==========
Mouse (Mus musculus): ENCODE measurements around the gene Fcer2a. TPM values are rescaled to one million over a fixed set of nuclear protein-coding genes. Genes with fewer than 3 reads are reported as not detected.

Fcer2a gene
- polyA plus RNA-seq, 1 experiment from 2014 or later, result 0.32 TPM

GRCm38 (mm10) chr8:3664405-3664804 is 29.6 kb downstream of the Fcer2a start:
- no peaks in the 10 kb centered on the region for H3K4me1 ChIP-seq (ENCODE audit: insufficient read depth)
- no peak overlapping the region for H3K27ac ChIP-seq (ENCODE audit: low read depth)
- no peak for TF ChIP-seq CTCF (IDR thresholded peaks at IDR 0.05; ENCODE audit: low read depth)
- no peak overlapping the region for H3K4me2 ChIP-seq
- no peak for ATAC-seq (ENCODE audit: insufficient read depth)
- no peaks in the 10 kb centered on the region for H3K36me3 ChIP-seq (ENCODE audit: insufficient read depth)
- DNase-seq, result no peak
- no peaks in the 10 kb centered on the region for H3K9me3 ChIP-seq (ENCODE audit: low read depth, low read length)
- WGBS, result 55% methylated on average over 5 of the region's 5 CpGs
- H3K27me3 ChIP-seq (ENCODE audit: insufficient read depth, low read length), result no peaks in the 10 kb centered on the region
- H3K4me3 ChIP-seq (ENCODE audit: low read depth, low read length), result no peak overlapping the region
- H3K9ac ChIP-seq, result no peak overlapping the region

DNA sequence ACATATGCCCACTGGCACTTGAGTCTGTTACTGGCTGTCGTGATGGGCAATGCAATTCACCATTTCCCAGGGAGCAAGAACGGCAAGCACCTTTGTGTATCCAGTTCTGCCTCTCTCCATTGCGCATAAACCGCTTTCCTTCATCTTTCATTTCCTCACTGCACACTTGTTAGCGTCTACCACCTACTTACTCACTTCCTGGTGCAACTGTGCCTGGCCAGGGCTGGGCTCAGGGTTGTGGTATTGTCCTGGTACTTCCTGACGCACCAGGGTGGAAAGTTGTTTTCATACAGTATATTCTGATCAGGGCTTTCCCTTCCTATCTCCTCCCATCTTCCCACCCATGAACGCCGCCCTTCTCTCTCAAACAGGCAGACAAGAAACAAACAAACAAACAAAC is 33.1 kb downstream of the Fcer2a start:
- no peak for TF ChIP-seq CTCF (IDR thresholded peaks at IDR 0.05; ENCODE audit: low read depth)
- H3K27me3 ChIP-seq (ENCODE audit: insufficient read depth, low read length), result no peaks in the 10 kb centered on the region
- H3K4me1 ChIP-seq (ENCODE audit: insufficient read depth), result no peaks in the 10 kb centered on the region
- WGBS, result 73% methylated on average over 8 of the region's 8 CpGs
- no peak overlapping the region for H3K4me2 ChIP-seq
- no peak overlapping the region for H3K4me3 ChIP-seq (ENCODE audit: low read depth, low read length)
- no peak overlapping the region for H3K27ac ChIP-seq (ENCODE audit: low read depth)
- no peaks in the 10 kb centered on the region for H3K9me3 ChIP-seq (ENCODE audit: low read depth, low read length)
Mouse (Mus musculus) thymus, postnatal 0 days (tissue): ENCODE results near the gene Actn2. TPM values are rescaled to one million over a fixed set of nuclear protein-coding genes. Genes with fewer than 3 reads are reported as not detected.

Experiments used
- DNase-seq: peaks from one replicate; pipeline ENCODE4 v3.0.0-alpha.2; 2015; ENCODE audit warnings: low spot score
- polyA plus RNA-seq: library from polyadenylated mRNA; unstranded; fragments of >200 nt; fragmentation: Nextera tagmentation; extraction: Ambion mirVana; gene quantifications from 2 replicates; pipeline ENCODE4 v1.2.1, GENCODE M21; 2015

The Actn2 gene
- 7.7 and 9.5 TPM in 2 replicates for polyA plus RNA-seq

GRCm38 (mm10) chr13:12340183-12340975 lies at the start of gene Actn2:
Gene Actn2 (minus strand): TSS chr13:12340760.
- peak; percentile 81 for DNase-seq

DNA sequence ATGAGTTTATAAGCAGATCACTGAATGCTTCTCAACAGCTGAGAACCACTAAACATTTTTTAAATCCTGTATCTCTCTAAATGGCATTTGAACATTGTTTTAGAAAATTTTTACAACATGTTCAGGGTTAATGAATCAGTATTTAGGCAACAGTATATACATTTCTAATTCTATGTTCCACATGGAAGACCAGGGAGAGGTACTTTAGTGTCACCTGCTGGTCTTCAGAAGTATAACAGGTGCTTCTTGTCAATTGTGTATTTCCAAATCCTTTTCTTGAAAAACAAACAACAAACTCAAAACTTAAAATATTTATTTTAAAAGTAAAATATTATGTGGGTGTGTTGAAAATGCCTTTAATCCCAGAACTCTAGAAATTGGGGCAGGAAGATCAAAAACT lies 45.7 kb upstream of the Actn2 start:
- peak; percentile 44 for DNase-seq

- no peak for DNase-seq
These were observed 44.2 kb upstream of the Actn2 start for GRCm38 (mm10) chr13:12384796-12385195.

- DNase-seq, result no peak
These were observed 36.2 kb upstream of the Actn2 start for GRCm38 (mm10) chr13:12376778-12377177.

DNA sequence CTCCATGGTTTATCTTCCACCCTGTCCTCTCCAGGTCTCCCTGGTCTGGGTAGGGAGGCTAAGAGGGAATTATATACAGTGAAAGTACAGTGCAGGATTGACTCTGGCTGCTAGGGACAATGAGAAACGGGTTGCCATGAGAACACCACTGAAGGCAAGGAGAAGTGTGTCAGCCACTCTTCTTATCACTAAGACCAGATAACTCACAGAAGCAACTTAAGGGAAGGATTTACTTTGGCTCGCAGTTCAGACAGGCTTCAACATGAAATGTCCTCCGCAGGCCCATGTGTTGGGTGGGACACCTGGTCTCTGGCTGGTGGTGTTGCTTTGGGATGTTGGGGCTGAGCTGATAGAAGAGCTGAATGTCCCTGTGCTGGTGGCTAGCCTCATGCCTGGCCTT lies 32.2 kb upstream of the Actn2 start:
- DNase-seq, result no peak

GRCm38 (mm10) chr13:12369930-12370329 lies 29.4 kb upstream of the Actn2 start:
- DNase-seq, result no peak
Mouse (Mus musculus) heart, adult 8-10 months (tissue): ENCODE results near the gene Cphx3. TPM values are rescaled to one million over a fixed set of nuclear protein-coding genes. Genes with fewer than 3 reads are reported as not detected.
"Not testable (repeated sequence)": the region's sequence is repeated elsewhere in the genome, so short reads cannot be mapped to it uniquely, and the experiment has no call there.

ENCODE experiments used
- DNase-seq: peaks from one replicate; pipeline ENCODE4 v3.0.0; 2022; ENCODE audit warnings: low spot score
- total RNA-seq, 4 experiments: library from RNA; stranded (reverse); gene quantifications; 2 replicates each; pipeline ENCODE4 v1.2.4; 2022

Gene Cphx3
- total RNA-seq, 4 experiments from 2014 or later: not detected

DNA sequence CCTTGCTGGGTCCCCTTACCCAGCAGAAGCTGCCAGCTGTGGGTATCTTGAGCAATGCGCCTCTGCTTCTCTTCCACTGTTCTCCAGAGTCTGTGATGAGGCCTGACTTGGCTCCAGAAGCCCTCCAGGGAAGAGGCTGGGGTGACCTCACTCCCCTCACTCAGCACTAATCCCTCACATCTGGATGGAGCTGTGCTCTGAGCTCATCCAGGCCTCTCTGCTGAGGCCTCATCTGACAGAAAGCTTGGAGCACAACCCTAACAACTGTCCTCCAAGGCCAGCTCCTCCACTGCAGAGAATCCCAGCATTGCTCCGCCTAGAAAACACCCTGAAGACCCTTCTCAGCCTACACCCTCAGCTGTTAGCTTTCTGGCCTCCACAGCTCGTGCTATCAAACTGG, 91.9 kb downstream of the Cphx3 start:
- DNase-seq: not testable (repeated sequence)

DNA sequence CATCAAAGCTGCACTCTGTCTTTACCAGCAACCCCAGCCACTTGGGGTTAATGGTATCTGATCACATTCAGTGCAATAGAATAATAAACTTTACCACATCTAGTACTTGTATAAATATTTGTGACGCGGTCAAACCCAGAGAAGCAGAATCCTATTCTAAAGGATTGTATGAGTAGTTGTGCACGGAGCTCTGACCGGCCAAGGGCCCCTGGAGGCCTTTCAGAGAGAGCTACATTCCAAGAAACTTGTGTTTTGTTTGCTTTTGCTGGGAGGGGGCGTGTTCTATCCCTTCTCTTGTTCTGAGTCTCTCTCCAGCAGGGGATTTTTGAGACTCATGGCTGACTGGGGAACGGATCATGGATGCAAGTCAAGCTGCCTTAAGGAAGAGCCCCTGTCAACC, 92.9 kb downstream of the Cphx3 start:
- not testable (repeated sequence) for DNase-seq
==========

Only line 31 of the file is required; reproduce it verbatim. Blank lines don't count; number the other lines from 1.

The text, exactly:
- 7.7 and 9.5 TPM in 2 replicates for polyA plus RNA-seq